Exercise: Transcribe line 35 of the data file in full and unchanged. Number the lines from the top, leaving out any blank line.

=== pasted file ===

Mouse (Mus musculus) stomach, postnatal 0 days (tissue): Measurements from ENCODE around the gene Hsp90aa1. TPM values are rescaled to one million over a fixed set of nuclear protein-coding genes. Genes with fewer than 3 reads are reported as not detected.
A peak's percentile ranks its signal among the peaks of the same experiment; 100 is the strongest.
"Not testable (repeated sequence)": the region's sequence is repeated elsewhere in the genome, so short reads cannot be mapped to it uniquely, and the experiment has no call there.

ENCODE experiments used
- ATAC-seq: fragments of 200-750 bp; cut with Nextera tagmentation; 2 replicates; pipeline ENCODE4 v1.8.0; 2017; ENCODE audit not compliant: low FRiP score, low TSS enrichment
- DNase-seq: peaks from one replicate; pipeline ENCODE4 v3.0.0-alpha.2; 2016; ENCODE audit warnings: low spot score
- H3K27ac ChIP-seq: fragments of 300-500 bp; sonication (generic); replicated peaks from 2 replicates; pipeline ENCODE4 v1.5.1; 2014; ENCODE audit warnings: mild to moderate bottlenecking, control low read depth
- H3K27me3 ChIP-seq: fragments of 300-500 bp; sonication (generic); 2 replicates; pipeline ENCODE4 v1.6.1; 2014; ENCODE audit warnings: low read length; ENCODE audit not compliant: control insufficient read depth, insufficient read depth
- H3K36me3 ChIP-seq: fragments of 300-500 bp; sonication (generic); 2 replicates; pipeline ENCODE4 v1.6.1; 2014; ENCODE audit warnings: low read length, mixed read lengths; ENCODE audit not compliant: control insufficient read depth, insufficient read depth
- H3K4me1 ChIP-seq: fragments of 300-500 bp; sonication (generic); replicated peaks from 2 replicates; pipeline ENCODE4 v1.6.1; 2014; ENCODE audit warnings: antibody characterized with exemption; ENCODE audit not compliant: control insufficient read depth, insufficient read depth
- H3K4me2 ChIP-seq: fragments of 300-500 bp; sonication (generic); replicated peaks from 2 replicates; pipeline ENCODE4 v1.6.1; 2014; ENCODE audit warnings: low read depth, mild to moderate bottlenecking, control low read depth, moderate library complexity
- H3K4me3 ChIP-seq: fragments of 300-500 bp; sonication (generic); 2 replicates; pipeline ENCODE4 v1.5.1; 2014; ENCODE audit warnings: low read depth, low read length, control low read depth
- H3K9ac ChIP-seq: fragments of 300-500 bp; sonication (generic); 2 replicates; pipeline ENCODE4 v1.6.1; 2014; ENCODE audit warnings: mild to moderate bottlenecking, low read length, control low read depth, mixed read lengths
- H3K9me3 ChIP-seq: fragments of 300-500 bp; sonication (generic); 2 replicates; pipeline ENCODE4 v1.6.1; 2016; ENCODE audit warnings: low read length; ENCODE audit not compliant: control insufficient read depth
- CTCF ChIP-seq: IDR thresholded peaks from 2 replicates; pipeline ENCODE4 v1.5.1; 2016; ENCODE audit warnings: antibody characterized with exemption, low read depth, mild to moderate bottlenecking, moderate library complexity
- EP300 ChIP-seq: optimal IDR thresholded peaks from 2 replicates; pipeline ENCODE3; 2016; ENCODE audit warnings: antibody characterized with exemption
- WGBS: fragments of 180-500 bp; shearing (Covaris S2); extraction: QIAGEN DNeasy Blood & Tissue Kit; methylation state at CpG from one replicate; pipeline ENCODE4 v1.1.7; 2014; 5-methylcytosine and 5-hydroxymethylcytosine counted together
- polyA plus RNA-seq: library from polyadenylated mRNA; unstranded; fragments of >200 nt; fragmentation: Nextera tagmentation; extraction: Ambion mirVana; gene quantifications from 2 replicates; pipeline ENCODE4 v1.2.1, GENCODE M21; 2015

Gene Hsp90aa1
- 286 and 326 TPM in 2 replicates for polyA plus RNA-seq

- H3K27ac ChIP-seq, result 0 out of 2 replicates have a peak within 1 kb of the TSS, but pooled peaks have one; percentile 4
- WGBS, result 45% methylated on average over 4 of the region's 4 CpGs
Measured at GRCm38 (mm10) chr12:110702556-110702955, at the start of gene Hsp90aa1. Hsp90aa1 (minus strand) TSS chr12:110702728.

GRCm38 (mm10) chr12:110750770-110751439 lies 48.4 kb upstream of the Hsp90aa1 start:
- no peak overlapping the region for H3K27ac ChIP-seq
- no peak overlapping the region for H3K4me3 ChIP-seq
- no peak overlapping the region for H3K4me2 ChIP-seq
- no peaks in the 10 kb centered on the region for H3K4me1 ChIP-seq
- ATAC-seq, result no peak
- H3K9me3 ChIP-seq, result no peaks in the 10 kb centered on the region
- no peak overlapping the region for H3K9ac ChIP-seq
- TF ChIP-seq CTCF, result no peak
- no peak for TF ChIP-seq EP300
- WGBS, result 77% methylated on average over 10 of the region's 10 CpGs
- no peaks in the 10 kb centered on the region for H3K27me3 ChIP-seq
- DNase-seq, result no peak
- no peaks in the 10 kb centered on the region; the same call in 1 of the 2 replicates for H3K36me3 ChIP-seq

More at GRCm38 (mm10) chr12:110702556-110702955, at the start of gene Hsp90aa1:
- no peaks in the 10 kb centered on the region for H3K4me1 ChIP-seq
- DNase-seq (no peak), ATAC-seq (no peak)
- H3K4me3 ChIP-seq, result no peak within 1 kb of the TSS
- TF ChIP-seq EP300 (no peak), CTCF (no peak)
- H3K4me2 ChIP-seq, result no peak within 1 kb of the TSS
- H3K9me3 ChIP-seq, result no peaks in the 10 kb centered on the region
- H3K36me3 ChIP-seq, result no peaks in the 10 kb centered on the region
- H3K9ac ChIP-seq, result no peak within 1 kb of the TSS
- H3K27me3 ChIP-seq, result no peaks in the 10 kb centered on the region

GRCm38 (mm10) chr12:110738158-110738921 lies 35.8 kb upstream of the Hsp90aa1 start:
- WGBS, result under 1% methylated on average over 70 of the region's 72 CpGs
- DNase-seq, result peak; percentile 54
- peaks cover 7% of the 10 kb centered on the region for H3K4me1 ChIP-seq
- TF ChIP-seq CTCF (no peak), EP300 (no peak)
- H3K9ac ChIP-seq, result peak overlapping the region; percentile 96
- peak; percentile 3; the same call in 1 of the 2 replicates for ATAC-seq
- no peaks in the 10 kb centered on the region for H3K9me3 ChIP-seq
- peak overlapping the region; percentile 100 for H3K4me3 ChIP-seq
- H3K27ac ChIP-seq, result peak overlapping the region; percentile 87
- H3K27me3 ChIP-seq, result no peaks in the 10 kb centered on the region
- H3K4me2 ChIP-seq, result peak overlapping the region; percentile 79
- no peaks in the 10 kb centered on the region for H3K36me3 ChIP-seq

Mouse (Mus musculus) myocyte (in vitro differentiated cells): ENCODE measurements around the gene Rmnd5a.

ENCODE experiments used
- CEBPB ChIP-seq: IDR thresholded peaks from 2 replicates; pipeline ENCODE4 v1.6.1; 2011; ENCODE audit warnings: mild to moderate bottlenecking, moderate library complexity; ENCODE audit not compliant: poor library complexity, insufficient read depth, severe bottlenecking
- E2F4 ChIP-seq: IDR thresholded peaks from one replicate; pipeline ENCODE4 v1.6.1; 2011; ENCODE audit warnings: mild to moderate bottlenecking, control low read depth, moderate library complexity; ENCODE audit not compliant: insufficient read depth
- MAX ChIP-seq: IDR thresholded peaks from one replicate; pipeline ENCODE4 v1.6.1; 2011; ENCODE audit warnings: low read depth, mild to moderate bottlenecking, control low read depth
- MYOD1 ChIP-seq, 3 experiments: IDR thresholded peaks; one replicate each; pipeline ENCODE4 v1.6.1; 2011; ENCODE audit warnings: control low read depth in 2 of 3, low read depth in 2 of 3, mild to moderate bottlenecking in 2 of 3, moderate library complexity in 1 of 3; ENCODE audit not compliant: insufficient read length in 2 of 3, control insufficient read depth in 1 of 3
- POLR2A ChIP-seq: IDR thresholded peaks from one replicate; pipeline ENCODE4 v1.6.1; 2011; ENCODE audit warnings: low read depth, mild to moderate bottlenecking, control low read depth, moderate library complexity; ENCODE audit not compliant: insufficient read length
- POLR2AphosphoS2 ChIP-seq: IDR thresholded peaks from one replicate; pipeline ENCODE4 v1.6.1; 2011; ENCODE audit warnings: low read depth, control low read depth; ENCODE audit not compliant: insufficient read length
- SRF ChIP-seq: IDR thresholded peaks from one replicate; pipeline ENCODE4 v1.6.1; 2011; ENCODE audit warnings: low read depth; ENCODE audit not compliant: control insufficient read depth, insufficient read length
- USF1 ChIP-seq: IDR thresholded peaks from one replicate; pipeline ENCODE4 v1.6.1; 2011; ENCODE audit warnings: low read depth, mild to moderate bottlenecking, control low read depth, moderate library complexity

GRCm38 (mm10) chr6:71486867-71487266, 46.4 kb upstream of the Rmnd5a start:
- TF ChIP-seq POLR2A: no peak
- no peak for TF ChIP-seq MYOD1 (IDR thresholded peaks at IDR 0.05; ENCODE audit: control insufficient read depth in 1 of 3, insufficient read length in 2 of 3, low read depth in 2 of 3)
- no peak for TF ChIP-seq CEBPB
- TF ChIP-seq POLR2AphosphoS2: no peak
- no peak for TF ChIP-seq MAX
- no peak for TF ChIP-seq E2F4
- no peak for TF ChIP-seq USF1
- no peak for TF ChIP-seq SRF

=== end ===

- no peaks in the 10 kb centered on the region for H3K27me3 ChIP-seq